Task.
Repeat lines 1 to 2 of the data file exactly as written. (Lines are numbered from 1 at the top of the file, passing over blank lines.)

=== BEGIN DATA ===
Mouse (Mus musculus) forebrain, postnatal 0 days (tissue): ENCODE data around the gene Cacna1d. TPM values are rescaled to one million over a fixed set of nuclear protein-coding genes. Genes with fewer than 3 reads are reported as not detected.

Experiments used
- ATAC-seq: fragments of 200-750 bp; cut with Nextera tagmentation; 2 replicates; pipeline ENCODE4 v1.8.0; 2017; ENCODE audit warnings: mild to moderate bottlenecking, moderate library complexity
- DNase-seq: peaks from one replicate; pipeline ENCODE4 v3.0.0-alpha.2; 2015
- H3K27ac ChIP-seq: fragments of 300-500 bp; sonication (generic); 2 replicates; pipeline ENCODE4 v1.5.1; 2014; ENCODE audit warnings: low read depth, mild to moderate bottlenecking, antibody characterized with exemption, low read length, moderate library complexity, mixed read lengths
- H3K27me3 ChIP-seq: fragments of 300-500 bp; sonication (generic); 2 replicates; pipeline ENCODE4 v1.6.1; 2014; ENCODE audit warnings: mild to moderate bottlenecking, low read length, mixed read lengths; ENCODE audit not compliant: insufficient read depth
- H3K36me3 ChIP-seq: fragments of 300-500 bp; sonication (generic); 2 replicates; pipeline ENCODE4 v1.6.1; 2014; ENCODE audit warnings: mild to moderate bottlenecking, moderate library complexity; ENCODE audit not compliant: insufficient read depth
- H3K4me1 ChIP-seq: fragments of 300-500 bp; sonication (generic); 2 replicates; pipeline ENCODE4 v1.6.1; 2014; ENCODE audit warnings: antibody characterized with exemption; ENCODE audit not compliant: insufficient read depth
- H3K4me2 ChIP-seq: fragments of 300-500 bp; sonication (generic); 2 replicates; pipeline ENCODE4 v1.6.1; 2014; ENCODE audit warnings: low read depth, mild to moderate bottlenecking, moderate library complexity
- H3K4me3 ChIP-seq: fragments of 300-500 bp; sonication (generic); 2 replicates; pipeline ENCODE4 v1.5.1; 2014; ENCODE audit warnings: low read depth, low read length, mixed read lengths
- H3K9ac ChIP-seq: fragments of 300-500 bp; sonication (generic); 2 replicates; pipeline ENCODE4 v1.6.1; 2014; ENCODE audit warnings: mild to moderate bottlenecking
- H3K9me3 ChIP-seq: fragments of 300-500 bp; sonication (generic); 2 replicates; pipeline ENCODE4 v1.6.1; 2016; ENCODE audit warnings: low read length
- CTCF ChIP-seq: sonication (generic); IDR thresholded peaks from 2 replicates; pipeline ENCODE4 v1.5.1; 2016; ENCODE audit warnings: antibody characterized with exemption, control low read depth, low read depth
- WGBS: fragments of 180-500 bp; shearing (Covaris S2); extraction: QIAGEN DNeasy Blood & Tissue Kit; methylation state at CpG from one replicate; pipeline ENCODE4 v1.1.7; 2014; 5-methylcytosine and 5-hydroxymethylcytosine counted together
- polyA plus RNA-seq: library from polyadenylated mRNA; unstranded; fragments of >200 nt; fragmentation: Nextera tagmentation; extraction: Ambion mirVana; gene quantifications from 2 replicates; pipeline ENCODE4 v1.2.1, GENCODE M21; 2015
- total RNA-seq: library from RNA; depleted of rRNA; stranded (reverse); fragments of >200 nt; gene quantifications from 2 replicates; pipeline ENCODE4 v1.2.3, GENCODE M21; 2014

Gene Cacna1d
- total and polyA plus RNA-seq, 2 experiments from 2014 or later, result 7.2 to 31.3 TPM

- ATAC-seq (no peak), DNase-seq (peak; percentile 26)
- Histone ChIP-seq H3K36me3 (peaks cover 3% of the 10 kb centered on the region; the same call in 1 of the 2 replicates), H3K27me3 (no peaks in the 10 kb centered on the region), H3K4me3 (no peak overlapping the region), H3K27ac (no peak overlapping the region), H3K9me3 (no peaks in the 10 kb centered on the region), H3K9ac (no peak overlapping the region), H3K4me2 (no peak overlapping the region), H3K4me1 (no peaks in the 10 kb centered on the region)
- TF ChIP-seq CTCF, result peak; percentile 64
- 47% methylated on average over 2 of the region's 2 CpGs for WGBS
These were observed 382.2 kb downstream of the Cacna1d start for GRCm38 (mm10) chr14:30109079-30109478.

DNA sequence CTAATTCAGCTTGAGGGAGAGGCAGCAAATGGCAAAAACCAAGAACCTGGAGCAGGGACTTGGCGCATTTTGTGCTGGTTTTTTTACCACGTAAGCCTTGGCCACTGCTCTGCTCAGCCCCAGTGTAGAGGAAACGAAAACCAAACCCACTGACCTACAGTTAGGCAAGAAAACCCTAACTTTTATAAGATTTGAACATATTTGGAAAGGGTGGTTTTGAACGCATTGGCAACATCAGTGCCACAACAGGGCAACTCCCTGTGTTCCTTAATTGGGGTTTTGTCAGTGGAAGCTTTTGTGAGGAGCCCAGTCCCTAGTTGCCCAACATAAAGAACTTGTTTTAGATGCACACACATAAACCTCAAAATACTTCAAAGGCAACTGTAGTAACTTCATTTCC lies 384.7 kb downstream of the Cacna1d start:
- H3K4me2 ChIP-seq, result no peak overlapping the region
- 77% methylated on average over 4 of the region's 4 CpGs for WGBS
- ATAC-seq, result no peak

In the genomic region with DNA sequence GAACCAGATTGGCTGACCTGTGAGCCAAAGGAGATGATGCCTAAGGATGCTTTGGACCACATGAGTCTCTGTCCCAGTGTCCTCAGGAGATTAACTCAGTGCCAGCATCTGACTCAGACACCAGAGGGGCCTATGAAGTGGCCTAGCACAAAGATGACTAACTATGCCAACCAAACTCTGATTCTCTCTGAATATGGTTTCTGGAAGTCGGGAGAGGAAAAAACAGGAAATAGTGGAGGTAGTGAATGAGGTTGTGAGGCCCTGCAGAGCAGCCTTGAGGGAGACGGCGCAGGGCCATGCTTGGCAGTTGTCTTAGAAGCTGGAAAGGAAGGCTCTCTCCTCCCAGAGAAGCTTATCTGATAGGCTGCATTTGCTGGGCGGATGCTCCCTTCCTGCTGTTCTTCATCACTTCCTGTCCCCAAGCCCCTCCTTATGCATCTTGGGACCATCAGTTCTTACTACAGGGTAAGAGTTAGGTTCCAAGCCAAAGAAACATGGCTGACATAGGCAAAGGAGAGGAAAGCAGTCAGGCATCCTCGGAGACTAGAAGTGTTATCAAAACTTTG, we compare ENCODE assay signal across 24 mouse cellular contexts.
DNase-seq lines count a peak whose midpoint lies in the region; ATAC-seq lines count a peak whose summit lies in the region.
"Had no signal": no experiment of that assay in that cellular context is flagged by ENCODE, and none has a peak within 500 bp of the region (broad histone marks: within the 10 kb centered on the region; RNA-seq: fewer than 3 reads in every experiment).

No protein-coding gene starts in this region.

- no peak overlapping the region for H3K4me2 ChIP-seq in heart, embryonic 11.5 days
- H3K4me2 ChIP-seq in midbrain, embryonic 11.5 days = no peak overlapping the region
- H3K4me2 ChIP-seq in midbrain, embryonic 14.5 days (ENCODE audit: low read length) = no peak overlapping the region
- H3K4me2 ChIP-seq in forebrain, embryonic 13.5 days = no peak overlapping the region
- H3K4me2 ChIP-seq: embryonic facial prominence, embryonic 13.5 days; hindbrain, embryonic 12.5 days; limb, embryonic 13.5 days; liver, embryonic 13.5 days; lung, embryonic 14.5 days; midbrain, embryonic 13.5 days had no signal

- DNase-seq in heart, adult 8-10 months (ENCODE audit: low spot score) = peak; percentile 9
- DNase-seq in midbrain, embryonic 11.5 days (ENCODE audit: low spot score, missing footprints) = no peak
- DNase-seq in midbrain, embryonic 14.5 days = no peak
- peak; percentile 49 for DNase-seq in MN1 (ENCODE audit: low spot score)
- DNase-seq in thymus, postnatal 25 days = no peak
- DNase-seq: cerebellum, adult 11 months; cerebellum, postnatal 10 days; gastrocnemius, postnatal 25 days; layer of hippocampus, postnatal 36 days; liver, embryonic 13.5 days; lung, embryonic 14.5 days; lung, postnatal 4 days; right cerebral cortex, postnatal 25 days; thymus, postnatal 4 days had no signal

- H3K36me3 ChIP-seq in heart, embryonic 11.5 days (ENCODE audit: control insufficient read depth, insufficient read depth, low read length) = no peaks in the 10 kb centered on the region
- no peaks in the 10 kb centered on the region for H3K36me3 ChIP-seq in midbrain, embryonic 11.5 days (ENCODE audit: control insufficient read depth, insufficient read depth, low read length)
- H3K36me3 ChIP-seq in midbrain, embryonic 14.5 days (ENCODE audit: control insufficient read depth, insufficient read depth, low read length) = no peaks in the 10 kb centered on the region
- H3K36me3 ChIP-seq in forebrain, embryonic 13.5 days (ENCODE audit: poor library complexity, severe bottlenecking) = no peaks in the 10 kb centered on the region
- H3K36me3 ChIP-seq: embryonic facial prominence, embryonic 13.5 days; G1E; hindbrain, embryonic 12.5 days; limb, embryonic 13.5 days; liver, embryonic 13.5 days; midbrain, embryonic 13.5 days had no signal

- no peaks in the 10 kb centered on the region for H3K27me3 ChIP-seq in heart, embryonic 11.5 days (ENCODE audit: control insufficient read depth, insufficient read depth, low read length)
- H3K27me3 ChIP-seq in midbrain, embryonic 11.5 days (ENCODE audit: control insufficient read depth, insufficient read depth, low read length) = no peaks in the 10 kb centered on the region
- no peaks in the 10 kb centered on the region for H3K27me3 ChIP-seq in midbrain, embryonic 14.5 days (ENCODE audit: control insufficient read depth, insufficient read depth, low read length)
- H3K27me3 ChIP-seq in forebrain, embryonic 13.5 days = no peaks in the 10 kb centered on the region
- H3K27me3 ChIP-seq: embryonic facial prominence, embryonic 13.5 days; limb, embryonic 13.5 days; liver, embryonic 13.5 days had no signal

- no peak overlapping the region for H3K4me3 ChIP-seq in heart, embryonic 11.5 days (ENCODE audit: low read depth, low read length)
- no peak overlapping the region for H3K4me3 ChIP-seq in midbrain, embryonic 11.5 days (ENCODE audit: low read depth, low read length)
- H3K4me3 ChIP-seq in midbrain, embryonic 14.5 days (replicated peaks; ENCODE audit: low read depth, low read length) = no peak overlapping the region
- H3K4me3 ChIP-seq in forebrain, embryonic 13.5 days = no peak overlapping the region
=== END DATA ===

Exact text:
Mouse (Mus musculus) forebrain, postnatal 0 days (tissue): ENCODE data around the gene Cacna1d. TPM values are rescaled to one million over a fixed set of nuclear protein-coding genes. Genes with fewer than 3 reads are reported as not detected.

Experiments used